A new computer design could help to save energy and improve performance speeds in computers, according to researchers at Cambridge University. Not only is this good news for computers, but it could also potentially benefit the planet at the same time.
Developed by researchers at Cambridge University, the new computer memory design is made from an insulating material known as hafnium oxide. While the material's atomic structure can make it challenging to use for memory devices, the researchers have overcome the problem by adding the chemical element barium to thin films of it. The addition of the barium allows electrons to pass through "vertical barium-rich bridges" where researchers can control their height. First author Dr Markus Hellenbrand, from Cambridge’s Department of Materials Science and Metallurgy explains why this is so advantageous: "This allows multiple states to exist in the material, unlike conventional memory which has only two states."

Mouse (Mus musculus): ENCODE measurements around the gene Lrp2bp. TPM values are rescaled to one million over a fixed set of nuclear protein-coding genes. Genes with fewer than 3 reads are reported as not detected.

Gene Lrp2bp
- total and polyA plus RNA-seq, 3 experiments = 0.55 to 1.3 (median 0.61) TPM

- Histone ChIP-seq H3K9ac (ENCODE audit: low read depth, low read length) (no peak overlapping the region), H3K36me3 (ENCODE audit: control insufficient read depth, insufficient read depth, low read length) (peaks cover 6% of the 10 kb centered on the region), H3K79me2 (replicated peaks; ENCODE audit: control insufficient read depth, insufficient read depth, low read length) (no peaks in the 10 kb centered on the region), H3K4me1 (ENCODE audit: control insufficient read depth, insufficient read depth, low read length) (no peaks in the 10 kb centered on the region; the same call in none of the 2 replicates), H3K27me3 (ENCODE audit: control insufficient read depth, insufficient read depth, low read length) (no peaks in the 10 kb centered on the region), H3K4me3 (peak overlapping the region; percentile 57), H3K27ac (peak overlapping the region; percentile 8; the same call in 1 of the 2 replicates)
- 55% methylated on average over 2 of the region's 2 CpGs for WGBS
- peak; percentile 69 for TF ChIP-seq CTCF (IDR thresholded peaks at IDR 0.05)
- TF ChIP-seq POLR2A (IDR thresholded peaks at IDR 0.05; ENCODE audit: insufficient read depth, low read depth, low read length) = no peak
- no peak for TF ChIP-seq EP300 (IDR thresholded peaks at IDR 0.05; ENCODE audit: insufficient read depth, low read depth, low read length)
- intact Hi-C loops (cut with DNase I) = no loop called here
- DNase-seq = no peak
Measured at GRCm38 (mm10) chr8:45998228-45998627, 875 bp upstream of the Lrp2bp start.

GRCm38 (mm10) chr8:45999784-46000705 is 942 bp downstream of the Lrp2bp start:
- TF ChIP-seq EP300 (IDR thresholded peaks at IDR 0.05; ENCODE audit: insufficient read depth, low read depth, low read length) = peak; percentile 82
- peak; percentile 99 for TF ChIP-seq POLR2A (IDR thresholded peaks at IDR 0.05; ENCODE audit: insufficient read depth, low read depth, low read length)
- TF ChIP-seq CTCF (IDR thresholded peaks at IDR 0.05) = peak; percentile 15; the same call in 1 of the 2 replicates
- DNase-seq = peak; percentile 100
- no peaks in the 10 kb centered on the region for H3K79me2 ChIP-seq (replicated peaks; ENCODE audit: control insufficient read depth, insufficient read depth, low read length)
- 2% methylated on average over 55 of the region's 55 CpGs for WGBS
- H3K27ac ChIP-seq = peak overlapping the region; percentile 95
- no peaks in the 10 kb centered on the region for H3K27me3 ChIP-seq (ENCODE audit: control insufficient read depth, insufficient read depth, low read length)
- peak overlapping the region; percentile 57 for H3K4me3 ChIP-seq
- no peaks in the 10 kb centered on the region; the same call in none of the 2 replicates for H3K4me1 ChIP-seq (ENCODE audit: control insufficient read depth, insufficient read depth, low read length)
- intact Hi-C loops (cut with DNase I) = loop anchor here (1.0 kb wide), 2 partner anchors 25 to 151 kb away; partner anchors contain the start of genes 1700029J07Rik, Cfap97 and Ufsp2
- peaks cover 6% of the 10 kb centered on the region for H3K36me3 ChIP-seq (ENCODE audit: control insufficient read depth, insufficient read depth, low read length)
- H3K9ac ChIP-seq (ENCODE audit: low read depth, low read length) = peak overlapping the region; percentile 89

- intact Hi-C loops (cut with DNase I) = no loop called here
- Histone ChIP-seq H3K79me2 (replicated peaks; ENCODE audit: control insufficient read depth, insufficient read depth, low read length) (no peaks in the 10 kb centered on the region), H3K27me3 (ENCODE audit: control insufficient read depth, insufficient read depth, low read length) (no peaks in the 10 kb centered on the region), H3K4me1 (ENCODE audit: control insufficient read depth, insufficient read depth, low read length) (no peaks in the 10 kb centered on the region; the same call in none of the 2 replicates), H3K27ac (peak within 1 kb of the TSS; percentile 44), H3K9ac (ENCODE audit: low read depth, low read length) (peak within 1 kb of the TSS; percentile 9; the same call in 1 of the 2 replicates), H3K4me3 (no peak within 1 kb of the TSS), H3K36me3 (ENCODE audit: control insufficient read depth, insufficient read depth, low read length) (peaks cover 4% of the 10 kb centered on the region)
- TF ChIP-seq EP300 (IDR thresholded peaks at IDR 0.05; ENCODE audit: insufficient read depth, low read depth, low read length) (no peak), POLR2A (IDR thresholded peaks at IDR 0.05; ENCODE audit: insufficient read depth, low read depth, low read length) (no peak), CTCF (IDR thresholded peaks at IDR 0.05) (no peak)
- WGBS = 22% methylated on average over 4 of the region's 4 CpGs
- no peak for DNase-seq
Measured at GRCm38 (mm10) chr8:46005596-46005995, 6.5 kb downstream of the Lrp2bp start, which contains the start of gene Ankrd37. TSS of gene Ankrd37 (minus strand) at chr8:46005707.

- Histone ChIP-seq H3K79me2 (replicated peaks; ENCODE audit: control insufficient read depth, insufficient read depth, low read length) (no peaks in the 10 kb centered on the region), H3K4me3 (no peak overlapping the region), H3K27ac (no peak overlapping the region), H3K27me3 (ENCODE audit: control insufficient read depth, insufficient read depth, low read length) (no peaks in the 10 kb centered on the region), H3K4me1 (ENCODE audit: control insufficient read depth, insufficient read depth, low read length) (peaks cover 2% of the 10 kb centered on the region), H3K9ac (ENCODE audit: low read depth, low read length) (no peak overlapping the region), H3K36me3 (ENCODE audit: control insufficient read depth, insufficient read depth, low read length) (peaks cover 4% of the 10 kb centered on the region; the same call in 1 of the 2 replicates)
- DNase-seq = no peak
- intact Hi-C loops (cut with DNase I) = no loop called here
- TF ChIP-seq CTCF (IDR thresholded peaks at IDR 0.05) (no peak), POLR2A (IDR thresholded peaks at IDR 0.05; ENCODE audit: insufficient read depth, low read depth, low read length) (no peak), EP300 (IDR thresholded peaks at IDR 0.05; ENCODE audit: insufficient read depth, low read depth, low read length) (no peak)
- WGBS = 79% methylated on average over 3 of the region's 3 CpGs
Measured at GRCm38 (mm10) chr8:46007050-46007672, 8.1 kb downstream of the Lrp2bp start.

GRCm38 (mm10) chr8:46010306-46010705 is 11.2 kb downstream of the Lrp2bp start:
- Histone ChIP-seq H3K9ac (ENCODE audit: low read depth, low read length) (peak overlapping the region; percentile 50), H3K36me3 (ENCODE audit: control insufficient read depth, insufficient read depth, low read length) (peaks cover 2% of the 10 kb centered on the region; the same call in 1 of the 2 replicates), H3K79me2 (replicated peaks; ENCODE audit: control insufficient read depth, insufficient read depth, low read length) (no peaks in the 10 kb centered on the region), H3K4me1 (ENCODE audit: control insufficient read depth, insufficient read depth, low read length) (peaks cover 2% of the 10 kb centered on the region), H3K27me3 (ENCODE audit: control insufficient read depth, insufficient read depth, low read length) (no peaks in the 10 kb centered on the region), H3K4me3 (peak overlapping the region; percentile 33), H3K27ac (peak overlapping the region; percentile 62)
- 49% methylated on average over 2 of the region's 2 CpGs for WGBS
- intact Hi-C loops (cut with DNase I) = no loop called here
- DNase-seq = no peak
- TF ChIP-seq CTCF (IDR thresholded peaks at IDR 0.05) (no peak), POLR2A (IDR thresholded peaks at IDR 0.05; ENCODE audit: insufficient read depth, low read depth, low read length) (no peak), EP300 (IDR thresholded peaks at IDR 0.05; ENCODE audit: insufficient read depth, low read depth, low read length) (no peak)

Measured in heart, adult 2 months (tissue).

This technology, known as "resistive switching technology," allows both information processing and memory to exist in the same place using a continuous range of states, unlike conventional memory devices that only use two states. Hellebrand explains: “In conventional computing, there’s memory on one side and processing on the other, and data is shuffled back between the two, which takes both energy and time.”
As a result, the new computer memory design could help us to save energy while using our electronic devices, as well as improve memory speeds. With technology becoming increasingly intertwined in our everyday lives, this is undoubtedly a huge plus.